THURSDAY, Sept. 12 (HealthDay News) -- U.S. advisers endorsed on Thursday the broader use of a drug already used to treat advanced breast cancer that also appears to shrink early stage breast tumors.
This could potentially offer women with early stage breast cancer a first-of-its-kind treatment option and the hope of less-invasive surgical procedures.
If approved to treat early stage tumors, the drug, Perjeta, might result in less invasive surgical treatment for women with HER2-positive early stage breast cancer. In that role, Perjeta (pertuzumab) would be the first cancer-fighting drug approved as a first-step breast cancer therapy in the United States.
A U.S. Food and Drug Administration advisory panel voted 13 to 0 to recommend approval of the drug. The FDA is not bound to follow the recommendations of its advisory panels but it usually does.
An FDA report that was posted online Tuesday said the drug looked promising in trials. The report also said, however, that drug-related cardiac concerns will require additional research.
Advisory panel chairman Dr. Mikkael Sekeres, a professor of medicine at the Cleveland Clinic, called Thursday's vote "a historic moment," The Associated Press reported.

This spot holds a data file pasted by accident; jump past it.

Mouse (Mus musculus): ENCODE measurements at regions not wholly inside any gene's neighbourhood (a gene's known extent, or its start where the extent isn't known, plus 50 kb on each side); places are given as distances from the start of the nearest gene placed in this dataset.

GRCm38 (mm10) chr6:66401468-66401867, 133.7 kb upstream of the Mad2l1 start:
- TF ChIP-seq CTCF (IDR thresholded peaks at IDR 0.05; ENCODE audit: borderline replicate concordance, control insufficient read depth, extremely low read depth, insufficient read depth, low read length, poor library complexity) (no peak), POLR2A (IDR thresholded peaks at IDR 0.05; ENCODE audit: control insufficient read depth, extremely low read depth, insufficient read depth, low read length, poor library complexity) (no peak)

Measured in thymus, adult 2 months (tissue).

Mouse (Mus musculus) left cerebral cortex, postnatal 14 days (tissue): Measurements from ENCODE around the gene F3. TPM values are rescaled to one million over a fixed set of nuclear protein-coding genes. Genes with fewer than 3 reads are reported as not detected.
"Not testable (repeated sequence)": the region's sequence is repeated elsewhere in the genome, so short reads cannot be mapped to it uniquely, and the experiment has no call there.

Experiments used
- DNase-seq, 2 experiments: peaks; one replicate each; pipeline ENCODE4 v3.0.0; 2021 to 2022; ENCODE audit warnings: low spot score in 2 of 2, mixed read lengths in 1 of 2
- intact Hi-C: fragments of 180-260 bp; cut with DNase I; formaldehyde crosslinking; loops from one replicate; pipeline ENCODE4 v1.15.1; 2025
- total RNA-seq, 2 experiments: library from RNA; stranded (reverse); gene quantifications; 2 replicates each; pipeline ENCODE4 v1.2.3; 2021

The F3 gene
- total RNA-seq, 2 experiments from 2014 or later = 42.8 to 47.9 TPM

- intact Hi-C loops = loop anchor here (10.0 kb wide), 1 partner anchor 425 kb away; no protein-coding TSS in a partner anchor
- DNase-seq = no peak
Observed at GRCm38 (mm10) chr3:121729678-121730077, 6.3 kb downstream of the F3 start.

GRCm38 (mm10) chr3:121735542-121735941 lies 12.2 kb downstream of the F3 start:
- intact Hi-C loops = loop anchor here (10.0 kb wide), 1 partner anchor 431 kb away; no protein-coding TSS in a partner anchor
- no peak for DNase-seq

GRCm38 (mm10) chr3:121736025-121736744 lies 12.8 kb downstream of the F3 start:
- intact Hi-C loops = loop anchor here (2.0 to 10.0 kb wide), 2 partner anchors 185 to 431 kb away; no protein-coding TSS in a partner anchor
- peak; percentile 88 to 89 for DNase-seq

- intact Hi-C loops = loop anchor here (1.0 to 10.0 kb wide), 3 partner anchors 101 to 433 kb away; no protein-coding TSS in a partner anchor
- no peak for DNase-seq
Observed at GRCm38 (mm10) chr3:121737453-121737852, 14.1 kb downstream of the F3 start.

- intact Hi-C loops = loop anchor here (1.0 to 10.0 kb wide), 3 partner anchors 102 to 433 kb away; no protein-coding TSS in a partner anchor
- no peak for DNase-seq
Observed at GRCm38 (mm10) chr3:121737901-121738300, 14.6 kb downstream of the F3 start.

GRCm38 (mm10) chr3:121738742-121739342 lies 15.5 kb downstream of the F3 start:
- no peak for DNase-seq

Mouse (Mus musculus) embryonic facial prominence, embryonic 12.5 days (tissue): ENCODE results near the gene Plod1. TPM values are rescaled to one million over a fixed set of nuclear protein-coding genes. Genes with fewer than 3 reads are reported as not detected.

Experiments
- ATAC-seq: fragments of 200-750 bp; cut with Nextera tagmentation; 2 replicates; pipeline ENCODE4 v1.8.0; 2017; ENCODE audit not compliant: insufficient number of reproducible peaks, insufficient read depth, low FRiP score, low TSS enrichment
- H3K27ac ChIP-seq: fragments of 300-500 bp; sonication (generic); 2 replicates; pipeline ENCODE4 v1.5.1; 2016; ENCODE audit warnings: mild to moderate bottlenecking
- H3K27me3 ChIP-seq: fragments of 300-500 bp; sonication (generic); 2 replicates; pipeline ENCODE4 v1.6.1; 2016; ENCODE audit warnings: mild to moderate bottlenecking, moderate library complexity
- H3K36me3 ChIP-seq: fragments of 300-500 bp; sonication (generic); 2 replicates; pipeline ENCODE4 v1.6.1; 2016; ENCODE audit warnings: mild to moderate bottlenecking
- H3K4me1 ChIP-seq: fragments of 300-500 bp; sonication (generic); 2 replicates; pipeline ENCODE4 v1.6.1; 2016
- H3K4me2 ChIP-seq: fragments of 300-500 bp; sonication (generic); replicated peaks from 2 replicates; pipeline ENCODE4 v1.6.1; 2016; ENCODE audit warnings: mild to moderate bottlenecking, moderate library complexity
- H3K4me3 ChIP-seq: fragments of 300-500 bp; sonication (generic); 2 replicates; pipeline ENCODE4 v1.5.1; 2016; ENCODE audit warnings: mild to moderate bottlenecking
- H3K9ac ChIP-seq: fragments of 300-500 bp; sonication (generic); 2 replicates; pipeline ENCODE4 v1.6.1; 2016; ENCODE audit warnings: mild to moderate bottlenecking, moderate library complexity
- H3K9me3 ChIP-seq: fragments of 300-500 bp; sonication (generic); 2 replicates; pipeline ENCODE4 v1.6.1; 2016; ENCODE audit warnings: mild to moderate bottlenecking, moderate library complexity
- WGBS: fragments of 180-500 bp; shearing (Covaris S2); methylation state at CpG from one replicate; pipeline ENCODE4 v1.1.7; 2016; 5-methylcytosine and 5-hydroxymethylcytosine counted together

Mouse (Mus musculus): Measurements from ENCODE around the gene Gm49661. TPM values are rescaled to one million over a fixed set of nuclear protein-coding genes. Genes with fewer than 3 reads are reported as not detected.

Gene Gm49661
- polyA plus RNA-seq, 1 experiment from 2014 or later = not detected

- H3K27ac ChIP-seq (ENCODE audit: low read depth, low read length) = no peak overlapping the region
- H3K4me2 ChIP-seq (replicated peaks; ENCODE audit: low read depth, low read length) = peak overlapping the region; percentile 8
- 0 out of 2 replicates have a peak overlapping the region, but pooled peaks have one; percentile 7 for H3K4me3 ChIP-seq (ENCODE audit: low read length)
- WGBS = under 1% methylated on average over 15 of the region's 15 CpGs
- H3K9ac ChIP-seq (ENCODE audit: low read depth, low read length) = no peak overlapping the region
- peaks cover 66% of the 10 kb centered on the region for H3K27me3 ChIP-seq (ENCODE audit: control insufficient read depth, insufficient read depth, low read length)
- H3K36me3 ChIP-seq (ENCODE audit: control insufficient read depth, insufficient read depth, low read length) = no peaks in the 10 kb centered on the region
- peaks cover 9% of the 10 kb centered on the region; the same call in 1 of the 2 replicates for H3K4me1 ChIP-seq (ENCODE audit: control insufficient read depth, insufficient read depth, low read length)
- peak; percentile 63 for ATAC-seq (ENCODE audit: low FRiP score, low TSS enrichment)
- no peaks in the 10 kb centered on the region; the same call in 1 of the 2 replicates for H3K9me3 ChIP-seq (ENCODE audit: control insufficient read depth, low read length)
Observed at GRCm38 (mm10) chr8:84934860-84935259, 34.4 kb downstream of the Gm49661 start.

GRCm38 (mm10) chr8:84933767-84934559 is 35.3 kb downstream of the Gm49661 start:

"We are supporting the movement of a highly active drug for metastatic breast cancer to the first-line setting, with the hope that women with earlier stages of breast cancer will live longer and better," Sekeres said.
The FDA is considering "fast-track" -- or accelerated -- approval of Perjeta, which is made by Roche's Genentech division, the AP reported. Fast-track approvals usually are given to drugs that haven't been thoroughly tested but show promising results in early trials.
Panel members insisted Thursday that Genentech carry out more trials to ensure that Perjeta will enable breast cancer patients to live longer, healthier lives, the news service said.
Genentech estimated that about 15,000 women with HER2-positive early stage breast cancer could receive early treatment with Perjeta each year, Bloomberg News reported.
Cancer specialists welcomed the news earlier this week of the preliminary results for Perjeta.
"This is tremendously exciting," said Dr. Amy Tiersten, associate professor in the division of hematology and medical oncology at Mount Sinai Medical Center in New York City.